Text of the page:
Racism, children and football in Finland

by , under Enrique Tessieri

If you want to find a short cut into racism in Finland, read the anonymous comments after a news story on the topic. One such story, published Monday by Turku-based daily Turun Sanomat, is a perfect example.

The news story is about a group of 10-11-year-old boys who were returning by ship to the mainland from the Alandia football tournament in the Åland Islands. A drunk man approached a few of the boys by the slot machines and told them that Finnish junior football would never improve as long as foreigners played on teams.

One of the boys, whose father is from South America, told the man that he is a Finn. The drunk man scolded the boy.

“Are you a racist?” the boy asked.

The man responded in the affirmative.

At this point the boy’s  teammates got involved and asked the man if he ” was stupid.”

Näyttökuva 2014-7-22 kello 11.29.45


Read full story (in Finnish) here.


The whole affair ended when the boys’ coach turned up and spoke to the man.

“You’re an eighty-year-old man and that child is 10 years old,” he said. “Aren’t you ashamed [of your behavior]?”

On top of his racist and aggressive behavior, the man told the 10-year-old that he pays taxes and doesn’t like foreigners playing football in this country. The boys asked the man to leave, which he didn’t.

Apart from pushing a women on the breast, the man called the boy a mulato, a term that comes from the Spanish word mula, or mule.

The man was eventually escorted handcuffed by security personnel and locked up at port in a police cell.

Should it surprise us that some of the comments that followed the Turun Sanomat story defended the old man’s actions?

One in particular, who calls himself anonymously Faktoja, revealed in a comment the issue of racism and lack of inclusiveness in Finnish society.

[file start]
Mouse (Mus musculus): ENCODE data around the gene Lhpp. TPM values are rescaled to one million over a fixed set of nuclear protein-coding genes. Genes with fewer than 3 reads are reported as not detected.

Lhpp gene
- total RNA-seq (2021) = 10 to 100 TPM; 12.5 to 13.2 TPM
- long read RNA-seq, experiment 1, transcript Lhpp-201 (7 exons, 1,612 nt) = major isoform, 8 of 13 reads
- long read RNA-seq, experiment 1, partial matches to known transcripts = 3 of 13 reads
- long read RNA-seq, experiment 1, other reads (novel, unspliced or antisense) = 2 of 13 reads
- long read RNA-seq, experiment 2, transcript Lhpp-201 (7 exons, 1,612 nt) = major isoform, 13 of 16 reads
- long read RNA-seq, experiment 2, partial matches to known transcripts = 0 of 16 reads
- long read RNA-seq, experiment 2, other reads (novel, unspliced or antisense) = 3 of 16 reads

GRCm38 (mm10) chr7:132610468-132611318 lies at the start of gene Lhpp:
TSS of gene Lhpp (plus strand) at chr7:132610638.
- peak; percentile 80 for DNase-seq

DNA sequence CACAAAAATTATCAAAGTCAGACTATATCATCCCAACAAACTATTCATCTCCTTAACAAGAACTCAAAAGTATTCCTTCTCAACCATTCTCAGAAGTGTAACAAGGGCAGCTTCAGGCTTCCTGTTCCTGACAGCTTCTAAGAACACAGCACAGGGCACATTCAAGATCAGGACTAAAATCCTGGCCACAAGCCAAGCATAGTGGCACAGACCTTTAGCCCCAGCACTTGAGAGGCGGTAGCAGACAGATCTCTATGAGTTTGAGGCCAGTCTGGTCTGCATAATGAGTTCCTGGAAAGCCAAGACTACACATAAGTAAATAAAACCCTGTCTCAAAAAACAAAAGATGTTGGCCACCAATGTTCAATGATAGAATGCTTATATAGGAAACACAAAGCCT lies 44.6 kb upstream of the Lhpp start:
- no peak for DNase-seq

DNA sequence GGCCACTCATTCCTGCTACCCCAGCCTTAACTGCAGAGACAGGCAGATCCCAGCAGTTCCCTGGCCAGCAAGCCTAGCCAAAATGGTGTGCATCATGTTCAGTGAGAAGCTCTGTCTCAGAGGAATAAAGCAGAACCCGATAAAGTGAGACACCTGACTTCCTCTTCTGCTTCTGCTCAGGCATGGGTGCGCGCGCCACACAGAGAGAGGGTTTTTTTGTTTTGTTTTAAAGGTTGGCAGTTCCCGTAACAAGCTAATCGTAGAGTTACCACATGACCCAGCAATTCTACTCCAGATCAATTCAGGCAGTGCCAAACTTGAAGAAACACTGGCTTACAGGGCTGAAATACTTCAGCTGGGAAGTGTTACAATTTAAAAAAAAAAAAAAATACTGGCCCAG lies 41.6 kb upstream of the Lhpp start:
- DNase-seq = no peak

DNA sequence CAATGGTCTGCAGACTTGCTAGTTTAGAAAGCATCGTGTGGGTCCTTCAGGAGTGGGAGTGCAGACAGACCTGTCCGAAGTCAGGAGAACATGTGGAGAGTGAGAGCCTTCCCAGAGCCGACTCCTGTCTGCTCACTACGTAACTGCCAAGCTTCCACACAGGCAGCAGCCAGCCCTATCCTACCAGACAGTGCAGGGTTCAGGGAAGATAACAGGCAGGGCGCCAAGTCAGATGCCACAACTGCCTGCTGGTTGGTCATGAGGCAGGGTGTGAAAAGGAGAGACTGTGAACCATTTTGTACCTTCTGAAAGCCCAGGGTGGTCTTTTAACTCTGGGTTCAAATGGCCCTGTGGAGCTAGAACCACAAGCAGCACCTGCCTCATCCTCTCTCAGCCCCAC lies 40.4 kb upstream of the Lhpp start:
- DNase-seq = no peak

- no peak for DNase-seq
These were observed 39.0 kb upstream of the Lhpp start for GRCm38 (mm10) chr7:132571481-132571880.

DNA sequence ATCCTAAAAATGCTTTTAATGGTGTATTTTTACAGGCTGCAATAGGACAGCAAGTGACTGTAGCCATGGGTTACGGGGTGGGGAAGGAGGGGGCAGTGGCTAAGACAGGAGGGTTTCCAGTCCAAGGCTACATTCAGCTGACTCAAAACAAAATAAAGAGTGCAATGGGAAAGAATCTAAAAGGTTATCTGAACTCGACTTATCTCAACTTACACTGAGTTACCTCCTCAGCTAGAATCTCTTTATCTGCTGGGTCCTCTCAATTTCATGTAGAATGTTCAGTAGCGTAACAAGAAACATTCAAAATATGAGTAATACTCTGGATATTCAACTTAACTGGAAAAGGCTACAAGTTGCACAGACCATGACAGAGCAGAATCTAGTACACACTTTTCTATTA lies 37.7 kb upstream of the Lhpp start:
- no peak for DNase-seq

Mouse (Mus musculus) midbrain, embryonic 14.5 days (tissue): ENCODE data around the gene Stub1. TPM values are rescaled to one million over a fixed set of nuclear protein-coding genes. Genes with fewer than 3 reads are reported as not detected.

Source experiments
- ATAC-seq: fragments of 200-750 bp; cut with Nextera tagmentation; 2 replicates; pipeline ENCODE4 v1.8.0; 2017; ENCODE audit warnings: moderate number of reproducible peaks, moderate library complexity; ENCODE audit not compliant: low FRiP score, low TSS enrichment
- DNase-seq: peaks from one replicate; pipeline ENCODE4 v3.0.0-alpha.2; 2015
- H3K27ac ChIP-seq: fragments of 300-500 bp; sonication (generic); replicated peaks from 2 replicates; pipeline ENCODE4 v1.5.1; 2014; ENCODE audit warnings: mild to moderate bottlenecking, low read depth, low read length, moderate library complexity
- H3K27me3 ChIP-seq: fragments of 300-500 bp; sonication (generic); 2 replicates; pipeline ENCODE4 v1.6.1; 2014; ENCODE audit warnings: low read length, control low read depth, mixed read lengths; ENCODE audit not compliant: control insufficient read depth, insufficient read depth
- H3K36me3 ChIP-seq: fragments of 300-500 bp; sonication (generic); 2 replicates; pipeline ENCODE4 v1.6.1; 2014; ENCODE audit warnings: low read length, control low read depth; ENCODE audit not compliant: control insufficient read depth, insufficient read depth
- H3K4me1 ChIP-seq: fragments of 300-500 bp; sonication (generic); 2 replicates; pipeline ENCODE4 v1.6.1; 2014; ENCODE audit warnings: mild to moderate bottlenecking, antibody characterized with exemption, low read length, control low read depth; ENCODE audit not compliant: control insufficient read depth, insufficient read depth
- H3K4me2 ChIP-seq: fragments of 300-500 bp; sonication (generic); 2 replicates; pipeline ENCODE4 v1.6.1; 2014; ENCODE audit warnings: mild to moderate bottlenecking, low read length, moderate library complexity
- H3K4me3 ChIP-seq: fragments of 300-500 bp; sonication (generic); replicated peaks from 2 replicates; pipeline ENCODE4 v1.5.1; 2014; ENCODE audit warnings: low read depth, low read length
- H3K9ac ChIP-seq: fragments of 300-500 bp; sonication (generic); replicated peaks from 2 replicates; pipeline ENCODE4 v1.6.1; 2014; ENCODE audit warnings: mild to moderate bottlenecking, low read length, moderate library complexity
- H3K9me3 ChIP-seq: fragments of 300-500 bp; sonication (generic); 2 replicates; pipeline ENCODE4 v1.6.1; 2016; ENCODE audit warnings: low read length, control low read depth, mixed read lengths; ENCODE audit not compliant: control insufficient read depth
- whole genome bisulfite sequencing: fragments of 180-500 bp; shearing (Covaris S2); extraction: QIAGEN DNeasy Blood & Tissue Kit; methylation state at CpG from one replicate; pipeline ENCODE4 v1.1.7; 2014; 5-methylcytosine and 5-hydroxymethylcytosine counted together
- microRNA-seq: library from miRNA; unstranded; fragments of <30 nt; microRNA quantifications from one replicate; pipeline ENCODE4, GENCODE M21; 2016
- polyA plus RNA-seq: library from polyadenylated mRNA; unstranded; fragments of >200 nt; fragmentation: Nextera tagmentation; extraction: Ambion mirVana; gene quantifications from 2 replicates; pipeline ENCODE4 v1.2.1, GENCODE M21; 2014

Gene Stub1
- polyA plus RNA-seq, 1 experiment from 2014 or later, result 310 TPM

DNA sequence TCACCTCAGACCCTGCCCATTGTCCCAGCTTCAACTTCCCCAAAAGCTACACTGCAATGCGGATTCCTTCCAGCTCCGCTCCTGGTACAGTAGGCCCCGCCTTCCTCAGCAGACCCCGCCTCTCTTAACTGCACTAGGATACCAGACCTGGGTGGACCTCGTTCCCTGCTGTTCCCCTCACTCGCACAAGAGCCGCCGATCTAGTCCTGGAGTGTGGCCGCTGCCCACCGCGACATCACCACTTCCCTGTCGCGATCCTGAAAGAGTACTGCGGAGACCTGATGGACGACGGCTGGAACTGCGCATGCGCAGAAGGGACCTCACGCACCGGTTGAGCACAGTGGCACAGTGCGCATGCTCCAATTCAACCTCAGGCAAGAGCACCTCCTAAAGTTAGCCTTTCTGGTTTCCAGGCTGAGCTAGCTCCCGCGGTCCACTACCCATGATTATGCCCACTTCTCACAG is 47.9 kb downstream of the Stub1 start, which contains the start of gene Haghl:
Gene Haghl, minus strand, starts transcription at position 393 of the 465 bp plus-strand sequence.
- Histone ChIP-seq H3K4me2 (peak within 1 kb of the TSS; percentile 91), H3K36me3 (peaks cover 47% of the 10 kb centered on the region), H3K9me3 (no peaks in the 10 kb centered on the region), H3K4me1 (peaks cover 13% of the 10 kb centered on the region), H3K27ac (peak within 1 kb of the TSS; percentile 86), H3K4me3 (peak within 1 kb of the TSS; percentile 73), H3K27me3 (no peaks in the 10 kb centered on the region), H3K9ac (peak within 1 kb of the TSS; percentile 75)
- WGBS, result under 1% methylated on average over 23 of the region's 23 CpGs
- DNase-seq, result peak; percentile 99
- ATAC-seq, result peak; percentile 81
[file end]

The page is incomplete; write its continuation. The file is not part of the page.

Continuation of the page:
Writes Faktoja: “The boy [who claimed to be Finnish] lied because he was ethnically half a Finn. His nationality was of course ‘Finnish.'”

The boy “lied?” Are white Finns taught that a naturalized Finn is a second-class Finn because one of his parents is a white Finn?

Since when were Finns only white? Everyone in this country was once a migrant unless you believe in wise tales like that the Garden of Eden originated in Finland.

Faktoja’s narrative, then, is a pretty common perception that white Finns have of themselves and how they construct reality about themselves. The way Finns make sense of their identity in Finland is by forgetting that their relatives were once, a long or a short time ago, migrants as well.

Why have they forgotten such an important piece of information from their narrative? Because it gives them power over migrants and newcomers by reminding them that they are from somewhere else or Other.

Christian Thibault, chairman of Rasmus, a Finnish anti-racism NGO, said that the latest incident on the boat comes after two other ones recently involving premier league coaches, Juha Malinen and Mika Lehkosuo. 

“Where is the official reaction?” he was quoted as saying on Facebook. “How long can we leave the children, their coaches and parents alone with this [issue]??”

This important question made by Thibault could be expanded and asked why politicians, civil servants, teachers and most of Finnish society doesn’t say anything or very little about inclusion of newcomers?

Taking into account that the majority of foreigners in Finland live in poverty, according to Pekka Myrskylä of Statistics Finland, the Finnish dream should be much more than being an eternal outsider, collecting indefinitely less welfare than white Finns and looking at a dead-end.